Cherokee elder Eva Gilbert turns 106

Eva Gilbert poses with Cherokee Nation Deputy Principal Chief Joe Grayson Jr. recently on her birthday. Gilbert, a Cherokee Nation citizen who turned 106 this year, is proud of her heritage and continues to be an active volunteer in her community.

Eva Gilbert poses with Cherokee Nation Deputy Principal Chief Joe Grayson Jr. recently on her birthday. Gilbert, a Cherokee Nation citizen who turned 106 this year, is proud of her heritage and continues to be an active volunteer in her community.

SALLISAW, Okla. - Eva Gilbert, a citizen of the Cherokee Nation and an original enrollee of the Dawes Rolls, recently celebrated her 106th birthday.

"Eva is a wonderful lady," said Joe Grayson Jr., Deputy Principal Chief of the Cherokee Nation. "She has experienced much in her life and all of us at the Cherokee Nation wish her a happy birthday."

The Dawes Commission was established in 1893 to negotiate with the Five Civilized Tribes in an attempt to get the tribes to agree to an allotment plan. The Dawes Rolls were created to determine who would receive land allotments. The Rolls remain important today as tribes use descent from Dawes enrollees to determine tribal citizenship and the federal government uses the rolls in determining the status for Certificate of Degree of Indian Blood.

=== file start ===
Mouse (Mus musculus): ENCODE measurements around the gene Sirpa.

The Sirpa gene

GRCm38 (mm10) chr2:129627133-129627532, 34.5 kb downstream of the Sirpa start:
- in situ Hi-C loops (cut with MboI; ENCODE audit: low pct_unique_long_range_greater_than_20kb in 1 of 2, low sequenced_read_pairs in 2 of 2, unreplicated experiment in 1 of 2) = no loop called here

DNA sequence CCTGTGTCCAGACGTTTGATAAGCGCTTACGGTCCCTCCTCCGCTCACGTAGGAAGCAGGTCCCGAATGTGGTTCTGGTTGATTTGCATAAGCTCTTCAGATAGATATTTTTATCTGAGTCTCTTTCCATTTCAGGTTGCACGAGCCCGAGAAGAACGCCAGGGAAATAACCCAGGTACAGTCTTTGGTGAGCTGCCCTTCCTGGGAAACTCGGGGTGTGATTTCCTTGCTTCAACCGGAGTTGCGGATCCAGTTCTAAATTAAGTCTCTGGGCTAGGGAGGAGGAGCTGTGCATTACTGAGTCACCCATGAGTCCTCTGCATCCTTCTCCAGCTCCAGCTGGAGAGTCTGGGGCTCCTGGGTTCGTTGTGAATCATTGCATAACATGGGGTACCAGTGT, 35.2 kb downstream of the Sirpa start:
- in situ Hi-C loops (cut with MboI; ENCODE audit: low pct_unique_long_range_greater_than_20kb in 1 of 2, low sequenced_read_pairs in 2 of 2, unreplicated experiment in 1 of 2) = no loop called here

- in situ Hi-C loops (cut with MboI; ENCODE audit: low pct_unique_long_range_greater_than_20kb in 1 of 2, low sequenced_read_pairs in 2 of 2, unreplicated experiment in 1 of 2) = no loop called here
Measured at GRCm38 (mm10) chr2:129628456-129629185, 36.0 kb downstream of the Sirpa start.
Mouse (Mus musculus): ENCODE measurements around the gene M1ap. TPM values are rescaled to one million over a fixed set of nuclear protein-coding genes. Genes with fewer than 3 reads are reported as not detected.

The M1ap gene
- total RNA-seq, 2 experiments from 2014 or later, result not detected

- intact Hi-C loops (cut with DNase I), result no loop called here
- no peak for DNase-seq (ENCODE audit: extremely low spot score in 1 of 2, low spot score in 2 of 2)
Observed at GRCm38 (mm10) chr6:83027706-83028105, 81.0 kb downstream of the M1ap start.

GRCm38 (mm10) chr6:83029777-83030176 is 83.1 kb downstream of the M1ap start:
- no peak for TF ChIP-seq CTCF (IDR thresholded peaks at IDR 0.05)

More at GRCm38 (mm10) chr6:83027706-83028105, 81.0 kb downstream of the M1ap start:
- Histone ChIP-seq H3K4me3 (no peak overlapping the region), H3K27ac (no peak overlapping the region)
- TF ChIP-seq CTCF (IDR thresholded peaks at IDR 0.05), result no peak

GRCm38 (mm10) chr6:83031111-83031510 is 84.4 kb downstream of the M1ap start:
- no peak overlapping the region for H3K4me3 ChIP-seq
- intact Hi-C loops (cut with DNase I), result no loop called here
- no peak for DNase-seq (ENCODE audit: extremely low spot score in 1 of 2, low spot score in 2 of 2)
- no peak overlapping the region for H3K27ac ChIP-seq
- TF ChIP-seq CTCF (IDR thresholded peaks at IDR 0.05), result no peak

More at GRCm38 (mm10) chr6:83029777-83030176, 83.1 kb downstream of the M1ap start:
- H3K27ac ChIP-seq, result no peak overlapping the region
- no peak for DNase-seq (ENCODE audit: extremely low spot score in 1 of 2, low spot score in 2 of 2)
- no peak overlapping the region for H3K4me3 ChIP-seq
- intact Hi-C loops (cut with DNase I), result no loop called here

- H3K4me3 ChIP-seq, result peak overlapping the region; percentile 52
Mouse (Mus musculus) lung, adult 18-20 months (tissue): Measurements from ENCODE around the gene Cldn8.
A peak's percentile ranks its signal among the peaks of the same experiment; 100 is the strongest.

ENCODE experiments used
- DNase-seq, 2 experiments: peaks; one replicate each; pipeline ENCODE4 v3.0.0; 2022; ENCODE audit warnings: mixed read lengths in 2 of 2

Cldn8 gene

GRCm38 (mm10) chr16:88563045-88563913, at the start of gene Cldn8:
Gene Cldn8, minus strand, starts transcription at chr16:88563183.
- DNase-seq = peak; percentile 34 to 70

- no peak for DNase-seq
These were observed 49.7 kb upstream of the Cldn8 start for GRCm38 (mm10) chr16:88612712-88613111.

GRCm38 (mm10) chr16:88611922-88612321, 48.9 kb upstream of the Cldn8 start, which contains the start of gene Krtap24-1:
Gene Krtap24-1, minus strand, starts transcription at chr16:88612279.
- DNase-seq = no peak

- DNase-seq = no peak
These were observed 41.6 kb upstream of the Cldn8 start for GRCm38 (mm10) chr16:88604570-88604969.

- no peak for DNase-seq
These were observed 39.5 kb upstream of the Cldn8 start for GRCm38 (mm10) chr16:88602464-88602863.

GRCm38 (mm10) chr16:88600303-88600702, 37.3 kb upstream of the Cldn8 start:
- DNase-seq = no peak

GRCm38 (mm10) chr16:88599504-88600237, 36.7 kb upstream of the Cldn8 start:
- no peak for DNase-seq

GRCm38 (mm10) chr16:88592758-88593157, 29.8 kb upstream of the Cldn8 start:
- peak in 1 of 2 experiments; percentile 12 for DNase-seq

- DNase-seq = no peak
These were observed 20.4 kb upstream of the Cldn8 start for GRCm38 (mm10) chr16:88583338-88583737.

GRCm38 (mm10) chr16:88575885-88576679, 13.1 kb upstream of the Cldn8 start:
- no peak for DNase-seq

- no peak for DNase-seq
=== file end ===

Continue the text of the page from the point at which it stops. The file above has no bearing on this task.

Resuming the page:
Gilbert was one of the over 100,000 Five Tribes citizens to sign the original rolls and is the oldest original enrollee of the Cherokee Nation.

"To live to be 106 you have to get to the business of living," said Gilbert. "Don't just sit around."

Eva continues to be proud of her Cherokee identity and remembers that as a child, her family had a lot of Cherokee friends that would visit.

"I'm glad to be a Cherokee Indian," said Gilbert. "My mother was proud of our heritage and so am I."

Today, Eva Gilbert, at 106, continues to be an active volunteer in her community by crocheting baby blankets for a local non-profit organization.

"It doesn't take long to crochet a blanket. I crochet them and someone from the organization picks them up and gives them to unwed mothers. I visited the organization once and saw one of the young mothers come out of the office with one of my blankets wrapped around her baby. I was so happy. I just wanted to take both of them home with me," said Gilbert.

She says that there's no real secret to staying young and living a long life.

"Oh, I don't know how I've lived to be 106, good genes I guess," said Gilbert. "I still get my hair done and I get dressed everyday. Taking care of one's self is important."

When asked about her favorite memories or moments in her life, she offered advice that anyone could learn from.

"Now, how can I answer that? All of my memories are precious, even in bad times there was something good that came of it."

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